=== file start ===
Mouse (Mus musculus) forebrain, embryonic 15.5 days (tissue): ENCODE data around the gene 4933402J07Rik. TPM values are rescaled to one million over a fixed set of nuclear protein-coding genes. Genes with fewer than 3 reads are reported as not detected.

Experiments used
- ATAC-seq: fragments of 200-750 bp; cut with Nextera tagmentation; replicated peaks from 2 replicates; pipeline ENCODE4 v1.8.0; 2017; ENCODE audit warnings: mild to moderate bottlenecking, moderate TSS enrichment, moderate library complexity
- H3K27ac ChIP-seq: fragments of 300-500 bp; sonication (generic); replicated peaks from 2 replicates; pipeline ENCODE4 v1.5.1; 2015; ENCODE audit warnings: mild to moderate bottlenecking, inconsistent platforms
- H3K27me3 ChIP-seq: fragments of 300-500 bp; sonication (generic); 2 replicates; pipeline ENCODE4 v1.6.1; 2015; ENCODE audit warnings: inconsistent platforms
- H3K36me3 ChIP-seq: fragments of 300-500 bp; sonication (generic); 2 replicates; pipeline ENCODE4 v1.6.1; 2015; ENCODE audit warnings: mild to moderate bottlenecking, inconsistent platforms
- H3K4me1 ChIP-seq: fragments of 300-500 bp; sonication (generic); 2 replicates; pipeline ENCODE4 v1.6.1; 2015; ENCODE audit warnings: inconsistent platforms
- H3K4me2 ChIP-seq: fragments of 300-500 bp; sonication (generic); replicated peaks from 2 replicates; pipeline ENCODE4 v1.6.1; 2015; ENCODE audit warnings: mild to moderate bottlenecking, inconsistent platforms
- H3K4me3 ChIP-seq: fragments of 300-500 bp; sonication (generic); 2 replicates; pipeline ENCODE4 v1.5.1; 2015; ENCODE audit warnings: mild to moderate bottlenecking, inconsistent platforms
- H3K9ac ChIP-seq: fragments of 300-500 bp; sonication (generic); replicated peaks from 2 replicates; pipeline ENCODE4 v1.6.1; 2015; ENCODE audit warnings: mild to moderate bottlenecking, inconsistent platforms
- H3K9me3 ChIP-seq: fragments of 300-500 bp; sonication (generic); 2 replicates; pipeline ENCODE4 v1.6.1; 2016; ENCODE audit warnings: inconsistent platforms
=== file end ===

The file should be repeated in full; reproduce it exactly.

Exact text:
Mouse (Mus musculus) forebrain, embryonic 15.5 days (tissue): ENCODE data around the gene 4933402J07Rik. TPM values are rescaled to one million over a fixed set of nuclear protein-coding genes. Genes with fewer than 3 reads are reported as not detected.

Experiments used
- ATAC-seq: fragments of 200-750 bp; cut with Nextera tagmentation; replicated peaks from 2 replicates; pipeline ENCODE4 v1.8.0; 2017; ENCODE audit warnings: mild to moderate bottlenecking, moderate TSS enrichment, moderate library complexity
- H3K27ac ChIP-seq: fragments of 300-500 bp; sonication (generic); replicated peaks from 2 replicates; pipeline ENCODE4 v1.5.1; 2015; ENCODE audit warnings: mild to moderate bottlenecking, inconsistent platforms
- H3K27me3 ChIP-seq: fragments of 300-500 bp; sonication (generic); 2 replicates; pipeline ENCODE4 v1.6.1; 2015; ENCODE audit warnings: inconsistent platforms
- H3K36me3 ChIP-seq: fragments of 300-500 bp; sonication (generic); 2 replicates; pipeline ENCODE4 v1.6.1; 2015; ENCODE audit warnings: mild to moderate bottlenecking, inconsistent platforms
- H3K4me1 ChIP-seq: fragments of 300-500 bp; sonication (generic); 2 replicates; pipeline ENCODE4 v1.6.1; 2015; ENCODE audit warnings: inconsistent platforms
- H3K4me2 ChIP-seq: fragments of 300-500 bp; sonication (generic); replicated peaks from 2 replicates; pipeline ENCODE4 v1.6.1; 2015; ENCODE audit warnings: mild to moderate bottlenecking, inconsistent platforms
- H3K4me3 ChIP-seq: fragments of 300-500 bp; sonication (generic); 2 replicates; pipeline ENCODE4 v1.5.1; 2015; ENCODE audit warnings: mild to moderate bottlenecking, inconsistent platforms
- H3K9ac ChIP-seq: fragments of 300-500 bp; sonication (generic); replicated peaks from 2 replicates; pipeline ENCODE4 v1.6.1; 2015; ENCODE audit warnings: mild to moderate bottlenecking, inconsistent platforms
- H3K9me3 ChIP-seq: fragments of 300-500 bp; sonication (generic); 2 replicates; pipeline ENCODE4 v1.6.1; 2016; ENCODE audit warnings: inconsistent platforms